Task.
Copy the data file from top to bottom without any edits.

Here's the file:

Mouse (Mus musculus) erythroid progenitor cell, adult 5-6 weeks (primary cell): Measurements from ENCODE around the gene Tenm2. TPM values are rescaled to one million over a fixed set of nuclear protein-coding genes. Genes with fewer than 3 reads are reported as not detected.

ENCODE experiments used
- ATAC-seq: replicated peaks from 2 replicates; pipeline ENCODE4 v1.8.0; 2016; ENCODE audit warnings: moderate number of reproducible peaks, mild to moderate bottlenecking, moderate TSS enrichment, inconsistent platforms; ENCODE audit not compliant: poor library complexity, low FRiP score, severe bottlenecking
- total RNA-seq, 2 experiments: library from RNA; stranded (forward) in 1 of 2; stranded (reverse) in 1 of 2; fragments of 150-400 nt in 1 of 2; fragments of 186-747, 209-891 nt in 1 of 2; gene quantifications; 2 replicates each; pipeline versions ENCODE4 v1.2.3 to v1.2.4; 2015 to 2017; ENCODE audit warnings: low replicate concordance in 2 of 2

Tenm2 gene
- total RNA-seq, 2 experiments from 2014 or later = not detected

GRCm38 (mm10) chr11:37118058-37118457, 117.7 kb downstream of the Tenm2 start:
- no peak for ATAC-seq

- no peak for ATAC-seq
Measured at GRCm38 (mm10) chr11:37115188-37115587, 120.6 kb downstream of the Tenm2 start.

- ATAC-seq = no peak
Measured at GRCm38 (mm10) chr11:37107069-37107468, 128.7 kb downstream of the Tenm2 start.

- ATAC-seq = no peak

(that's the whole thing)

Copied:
Mouse (Mus musculus) erythroid progenitor cell, adult 5-6 weeks (primary cell): Measurements from ENCODE around the gene Tenm2. TPM values are rescaled to one million over a fixed set of nuclear protein-coding genes. Genes with fewer than 3 reads are reported as not detected.

ENCODE experiments used
- ATAC-seq: replicated peaks from 2 replicates; pipeline ENCODE4 v1.8.0; 2016; ENCODE audit warnings: moderate number of reproducible peaks, mild to moderate bottlenecking, moderate TSS enrichment, inconsistent platforms; ENCODE audit not compliant: poor library complexity, low FRiP score, severe bottlenecking
- total RNA-seq, 2 experiments: library from RNA; stranded (forward) in 1 of 2; stranded (reverse) in 1 of 2; fragments of 150-400 nt in 1 of 2; fragments of 186-747, 209-891 nt in 1 of 2; gene quantifications; 2 replicates each; pipeline versions ENCODE4 v1.2.3 to v1.2.4; 2015 to 2017; ENCODE audit warnings: low replicate concordance in 2 of 2

Tenm2 gene
- total RNA-seq, 2 experiments from 2014 or later = not detected

GRCm38 (mm10) chr11:37118058-37118457, 117.7 kb downstream of the Tenm2 start:
- no peak for ATAC-seq

- no peak for ATAC-seq
Measured at GRCm38 (mm10) chr11:37115188-37115587, 120.6 kb downstream of the Tenm2 start.

- ATAC-seq = no peak
Measured at GRCm38 (mm10) chr11:37107069-37107468, 128.7 kb downstream of the Tenm2 start.

- ATAC-seq = no peak